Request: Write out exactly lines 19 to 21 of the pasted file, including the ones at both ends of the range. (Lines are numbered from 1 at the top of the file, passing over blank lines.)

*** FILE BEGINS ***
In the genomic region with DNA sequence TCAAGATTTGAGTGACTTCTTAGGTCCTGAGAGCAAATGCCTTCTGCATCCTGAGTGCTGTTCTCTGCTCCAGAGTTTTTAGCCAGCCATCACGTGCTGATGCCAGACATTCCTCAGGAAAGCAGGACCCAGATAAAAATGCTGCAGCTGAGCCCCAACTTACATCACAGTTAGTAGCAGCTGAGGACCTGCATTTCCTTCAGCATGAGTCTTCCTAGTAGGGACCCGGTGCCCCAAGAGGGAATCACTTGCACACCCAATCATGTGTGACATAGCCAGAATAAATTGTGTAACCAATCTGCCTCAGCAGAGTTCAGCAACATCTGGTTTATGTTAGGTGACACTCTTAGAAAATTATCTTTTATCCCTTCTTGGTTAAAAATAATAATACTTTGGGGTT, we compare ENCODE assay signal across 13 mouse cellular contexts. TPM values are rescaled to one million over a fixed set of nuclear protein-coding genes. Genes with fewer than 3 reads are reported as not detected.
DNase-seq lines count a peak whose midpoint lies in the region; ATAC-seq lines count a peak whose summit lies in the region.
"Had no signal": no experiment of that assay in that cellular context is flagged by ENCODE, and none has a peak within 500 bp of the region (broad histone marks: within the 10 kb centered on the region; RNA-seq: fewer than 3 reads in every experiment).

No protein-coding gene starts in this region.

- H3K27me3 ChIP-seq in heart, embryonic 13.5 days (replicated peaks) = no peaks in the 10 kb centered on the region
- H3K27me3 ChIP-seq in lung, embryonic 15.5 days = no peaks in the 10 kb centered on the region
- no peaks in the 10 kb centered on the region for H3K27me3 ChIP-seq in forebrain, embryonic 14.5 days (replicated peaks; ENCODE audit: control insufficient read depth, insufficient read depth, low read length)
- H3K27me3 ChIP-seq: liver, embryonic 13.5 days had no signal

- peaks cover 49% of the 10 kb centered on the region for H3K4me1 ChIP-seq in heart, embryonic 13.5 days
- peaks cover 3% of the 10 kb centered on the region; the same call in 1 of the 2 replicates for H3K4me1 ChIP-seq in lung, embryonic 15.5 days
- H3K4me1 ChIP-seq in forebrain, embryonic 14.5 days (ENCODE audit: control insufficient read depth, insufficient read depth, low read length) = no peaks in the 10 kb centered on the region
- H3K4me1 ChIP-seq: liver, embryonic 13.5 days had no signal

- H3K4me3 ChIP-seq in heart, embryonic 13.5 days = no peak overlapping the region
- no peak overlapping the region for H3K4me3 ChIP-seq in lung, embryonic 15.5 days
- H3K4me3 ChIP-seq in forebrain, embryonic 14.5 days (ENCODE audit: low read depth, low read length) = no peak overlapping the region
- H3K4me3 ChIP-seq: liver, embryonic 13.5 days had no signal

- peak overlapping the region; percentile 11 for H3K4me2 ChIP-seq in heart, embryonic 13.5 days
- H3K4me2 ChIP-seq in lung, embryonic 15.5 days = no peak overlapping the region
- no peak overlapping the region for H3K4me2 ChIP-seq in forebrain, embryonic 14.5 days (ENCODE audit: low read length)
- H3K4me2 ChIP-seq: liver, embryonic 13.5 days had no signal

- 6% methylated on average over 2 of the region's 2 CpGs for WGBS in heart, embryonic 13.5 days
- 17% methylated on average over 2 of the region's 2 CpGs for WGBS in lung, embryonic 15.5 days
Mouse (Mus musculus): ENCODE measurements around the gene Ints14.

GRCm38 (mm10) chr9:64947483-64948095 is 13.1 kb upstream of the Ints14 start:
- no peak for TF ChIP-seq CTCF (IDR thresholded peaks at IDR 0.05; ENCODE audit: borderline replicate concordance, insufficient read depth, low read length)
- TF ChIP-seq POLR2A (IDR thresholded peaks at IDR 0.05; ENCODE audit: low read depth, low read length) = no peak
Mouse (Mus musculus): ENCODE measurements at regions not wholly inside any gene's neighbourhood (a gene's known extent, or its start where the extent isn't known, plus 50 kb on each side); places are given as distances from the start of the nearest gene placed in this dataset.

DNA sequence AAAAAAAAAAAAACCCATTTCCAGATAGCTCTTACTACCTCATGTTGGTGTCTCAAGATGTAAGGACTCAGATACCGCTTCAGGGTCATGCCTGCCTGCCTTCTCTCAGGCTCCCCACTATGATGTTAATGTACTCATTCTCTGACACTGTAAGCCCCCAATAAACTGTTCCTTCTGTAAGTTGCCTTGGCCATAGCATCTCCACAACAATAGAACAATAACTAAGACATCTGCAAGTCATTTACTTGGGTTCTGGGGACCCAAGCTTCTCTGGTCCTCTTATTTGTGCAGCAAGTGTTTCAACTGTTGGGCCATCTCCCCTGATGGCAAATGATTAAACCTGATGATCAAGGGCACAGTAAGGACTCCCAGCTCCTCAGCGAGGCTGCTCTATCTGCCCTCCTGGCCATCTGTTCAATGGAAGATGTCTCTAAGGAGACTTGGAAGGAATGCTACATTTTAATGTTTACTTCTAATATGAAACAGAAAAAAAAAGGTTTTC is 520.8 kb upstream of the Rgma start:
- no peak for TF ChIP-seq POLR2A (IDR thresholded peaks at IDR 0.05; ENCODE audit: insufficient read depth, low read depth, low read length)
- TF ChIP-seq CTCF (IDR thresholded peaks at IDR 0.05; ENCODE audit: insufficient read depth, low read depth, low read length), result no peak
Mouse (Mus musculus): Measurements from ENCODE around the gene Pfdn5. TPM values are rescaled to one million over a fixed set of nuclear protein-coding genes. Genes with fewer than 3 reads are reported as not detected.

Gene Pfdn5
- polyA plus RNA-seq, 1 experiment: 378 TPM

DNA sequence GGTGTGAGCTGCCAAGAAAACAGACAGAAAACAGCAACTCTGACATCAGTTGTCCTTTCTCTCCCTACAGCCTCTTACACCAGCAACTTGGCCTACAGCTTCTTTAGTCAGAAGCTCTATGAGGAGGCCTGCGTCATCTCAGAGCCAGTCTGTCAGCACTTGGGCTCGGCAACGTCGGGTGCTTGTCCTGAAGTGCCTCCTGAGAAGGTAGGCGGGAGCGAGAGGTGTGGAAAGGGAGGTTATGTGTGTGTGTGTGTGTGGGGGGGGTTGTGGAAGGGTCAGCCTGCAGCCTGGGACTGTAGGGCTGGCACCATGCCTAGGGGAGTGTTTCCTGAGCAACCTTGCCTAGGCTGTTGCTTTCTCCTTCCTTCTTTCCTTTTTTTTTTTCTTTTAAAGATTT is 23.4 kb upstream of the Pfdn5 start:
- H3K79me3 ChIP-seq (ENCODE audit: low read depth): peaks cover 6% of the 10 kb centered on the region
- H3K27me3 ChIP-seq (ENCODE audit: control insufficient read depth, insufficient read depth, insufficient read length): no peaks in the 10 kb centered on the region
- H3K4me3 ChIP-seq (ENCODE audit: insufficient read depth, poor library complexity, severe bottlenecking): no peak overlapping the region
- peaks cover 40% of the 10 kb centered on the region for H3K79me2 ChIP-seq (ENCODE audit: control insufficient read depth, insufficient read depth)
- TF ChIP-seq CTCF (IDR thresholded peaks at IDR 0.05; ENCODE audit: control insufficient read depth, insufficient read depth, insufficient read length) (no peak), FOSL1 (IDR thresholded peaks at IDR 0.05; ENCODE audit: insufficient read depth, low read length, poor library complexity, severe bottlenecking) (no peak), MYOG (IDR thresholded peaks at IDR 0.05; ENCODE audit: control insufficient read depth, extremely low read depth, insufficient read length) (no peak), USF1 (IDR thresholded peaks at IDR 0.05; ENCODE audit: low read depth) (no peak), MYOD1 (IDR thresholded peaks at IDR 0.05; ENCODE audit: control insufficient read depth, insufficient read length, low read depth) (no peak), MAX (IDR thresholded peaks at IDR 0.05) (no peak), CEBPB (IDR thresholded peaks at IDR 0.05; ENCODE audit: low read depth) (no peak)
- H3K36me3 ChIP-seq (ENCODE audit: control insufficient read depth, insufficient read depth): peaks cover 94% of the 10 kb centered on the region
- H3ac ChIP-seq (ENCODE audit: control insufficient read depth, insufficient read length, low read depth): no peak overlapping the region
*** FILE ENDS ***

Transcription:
- no peak overlapping the region for H3K4me2 ChIP-seq in forebrain, embryonic 14.5 days (ENCODE audit: low read length)
- H3K4me2 ChIP-seq: liver, embryonic 13.5 days had no signal

- 6% methylated on average over 2 of the region's 2 CpGs for WGBS in heart, embryonic 13.5 days